Real(ly) Numbers

If x, y and z are real numbers such that: x + y + z = 5 and xy + yz + zx = 3. What is the largest value that any of the numbers can have?

Roots and Coefficients

If xyz = 1 and x+y+z =1/x + 1/y + 1/z show that at least one of these numbers must be 1. Now for the complexity! When are the other numbers real and when are they complex?

Pair Squares

The sum of any two of the numbers 2, 34 and 47 is a perfect square. Choose three square numbers and find sets of three integers with this property. Generalise to four integers.

System Speak

Stage: 5 Challenge Level:

We received lots of solutions to this problem! Thank you to Lucas from Midhurst Rother College, Adithya, Amrit, Agathiyan and Guruvignesh from Hymers College, Moosa from Forest Gate Community School, Tim from Gosforth Academy, Bruno, Chris from Rastrick High School, Se Sun from Notre Dame High School, Aidan from Bonners Church of England Primary School, Pablo from King's College Alicante in Spain, Anson from Peak School in Hong Kong, Shah from MacKillop Catholic Regional College in Australia, Anton from Chairo Christian School in Australia and Chris from Reporoa College in New Zealand for sending us your solutions.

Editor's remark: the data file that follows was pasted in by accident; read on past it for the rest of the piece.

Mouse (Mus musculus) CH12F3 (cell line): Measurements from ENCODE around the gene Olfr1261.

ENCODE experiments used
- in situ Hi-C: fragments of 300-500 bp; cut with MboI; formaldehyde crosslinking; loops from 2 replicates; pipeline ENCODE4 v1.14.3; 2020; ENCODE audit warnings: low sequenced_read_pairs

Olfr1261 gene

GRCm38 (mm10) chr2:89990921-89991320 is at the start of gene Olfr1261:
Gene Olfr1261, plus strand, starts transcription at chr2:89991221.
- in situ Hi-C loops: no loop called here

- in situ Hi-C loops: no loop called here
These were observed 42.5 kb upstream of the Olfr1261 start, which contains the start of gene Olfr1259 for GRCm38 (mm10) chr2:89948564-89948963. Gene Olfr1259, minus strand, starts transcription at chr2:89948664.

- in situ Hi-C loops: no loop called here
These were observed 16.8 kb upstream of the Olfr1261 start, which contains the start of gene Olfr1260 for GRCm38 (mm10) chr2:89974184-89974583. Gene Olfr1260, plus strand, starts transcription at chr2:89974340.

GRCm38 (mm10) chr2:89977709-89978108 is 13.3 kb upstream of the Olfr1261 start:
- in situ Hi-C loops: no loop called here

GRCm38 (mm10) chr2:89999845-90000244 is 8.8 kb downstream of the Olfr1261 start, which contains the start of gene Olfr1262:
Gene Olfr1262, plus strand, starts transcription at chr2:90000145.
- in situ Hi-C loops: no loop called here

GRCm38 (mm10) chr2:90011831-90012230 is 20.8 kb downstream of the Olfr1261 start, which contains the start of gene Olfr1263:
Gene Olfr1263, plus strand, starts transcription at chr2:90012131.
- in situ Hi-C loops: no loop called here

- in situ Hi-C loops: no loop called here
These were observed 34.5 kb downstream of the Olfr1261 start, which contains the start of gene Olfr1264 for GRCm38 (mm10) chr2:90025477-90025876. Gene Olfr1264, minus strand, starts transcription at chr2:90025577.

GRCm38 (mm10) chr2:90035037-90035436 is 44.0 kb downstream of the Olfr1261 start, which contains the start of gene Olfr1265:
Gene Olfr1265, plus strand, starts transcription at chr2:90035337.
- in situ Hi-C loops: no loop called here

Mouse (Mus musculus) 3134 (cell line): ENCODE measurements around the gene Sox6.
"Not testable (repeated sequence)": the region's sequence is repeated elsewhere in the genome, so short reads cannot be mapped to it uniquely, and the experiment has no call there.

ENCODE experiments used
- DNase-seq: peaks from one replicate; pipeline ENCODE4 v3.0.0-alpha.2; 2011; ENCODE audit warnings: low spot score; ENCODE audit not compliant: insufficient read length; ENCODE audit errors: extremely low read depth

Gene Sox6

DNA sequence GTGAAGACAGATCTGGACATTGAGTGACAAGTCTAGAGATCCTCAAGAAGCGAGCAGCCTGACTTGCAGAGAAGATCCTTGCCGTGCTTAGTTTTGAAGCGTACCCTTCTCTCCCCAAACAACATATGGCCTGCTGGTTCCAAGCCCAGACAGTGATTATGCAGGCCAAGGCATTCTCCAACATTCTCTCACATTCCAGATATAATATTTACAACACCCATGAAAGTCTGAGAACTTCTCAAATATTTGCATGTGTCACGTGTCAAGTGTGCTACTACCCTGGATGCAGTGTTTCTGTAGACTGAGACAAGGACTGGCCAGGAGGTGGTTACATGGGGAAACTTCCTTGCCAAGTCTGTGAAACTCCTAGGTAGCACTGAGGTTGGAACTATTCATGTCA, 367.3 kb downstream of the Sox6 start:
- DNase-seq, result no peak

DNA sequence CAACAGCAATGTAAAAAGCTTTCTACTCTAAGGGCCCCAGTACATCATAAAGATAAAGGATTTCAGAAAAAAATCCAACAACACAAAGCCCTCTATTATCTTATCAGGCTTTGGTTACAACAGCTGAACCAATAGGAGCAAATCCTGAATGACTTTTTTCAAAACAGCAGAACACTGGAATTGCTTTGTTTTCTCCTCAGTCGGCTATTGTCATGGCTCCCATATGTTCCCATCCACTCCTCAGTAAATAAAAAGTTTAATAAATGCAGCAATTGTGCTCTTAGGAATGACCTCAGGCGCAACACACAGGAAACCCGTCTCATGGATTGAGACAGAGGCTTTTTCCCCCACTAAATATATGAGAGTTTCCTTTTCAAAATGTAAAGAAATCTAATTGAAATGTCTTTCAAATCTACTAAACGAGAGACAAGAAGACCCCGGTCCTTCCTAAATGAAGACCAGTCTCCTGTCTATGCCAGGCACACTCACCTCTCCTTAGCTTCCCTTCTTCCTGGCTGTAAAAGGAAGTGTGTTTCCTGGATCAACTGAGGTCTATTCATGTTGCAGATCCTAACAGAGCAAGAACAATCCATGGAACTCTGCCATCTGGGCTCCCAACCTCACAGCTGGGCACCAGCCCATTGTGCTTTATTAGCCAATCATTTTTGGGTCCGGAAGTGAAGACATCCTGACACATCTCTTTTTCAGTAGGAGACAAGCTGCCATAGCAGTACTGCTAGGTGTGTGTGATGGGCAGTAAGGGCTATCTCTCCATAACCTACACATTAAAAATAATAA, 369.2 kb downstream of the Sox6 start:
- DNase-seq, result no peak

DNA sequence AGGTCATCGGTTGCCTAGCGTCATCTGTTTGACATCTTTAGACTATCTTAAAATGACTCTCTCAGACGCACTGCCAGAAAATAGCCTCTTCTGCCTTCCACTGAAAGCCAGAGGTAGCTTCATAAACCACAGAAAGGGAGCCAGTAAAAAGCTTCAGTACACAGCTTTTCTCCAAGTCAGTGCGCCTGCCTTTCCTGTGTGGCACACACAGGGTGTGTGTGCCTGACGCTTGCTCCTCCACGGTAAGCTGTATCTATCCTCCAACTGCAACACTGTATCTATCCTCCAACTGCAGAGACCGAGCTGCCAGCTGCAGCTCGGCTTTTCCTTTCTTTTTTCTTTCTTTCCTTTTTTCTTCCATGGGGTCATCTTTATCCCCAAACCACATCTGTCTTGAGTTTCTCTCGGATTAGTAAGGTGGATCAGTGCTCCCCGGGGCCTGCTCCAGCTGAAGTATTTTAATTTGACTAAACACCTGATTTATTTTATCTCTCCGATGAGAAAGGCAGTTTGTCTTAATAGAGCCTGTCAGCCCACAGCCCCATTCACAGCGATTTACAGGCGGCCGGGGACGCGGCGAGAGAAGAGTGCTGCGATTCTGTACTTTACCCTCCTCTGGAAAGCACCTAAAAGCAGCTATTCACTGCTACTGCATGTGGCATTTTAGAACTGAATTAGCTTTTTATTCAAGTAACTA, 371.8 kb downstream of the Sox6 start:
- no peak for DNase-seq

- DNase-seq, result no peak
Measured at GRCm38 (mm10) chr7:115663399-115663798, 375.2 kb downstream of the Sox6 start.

Moosa, Pablo and Tim used similar techniques to solve this problem. Here is Tim's method:

We can rearrange and substitute the equations to find a solution:

$$ab=1 \iff b = \frac{1}{a} \\ bc=2 \iff \frac{c}{a} \iff c=2a \\ cd=3 \iff 2ad=3 \iff d=\frac{3}{2a} \\ de = 4 \iff \frac{3e}{2a} = 4 \iff e=\frac{8a}{3} \\ ea = 6 \iff \frac{8a^2}{3}=6 \iff a^2=\frac{9}{4}$$Giving the solutions:
$$a=\frac{3}{2},\text{ or }-\frac{3}{2}$$If we subsitude these values back into the above equations, we can get the other values:
$$b=\frac{1}{a} \\ b=\frac{2}{3},\text{ or }-\frac{2}{3} \\ c=2a \\ c=3,\text{ or }-3 \\ d=\frac{3}{2a} \\ d=1,\text{ or }-1 \\ e=\frac{8a}{3} \\ e=4,\text{ or }-4$$So our two sets of values for ${a, b, c, d, a}$ are:
$$\left\{\frac{3}{2},\frac{2}{3},3,1,4\right\} \\ \text{and } \left\{-\frac{3}{2},-\frac{2}{3},-3,-1,-4\right\}$$

Se Sun used a different technique to solve this problem:

I decided to try multiplying each of the equations together. This produced:
\begin{align} (ab)(bc)(cd)(de)(ea)&=1\times 2\times 3\times 4\times 6 \\ a^2b^2c^2d^2e^2&=144 \\ abcde&=\pm 12\qquad \text{Taking the square root of both sides}\\ cde&=\pm 12\qquad \text{Dividing by ab=1} \\ e&=\pm 4 \ \ \qquad \text{Dividing by cd=3} \end{align}Now we can substitute into the other equations to find the other values:
$$de=4 \\ \pm 4d=4$$Therefore $d=\pm 1$.
$$cd=3 \\ \pm c=3$$Therefore $c=\pm 3$.
$$bc=2 \\ \pm 3b=2$$Therefore $b=\pm\frac{2}{3}$.
$$ab=1 \\ \pm\frac{2}{3}a=1$$Therefore $a=\pm\frac{3}{2}$.

Therefore $a=\frac{3}{2},b=\frac{2}{3},c=3,d=1,e=4$ or $a=-\frac{3}{2},b=-\frac{2}{3},c=-3,d=-1,e=-4$.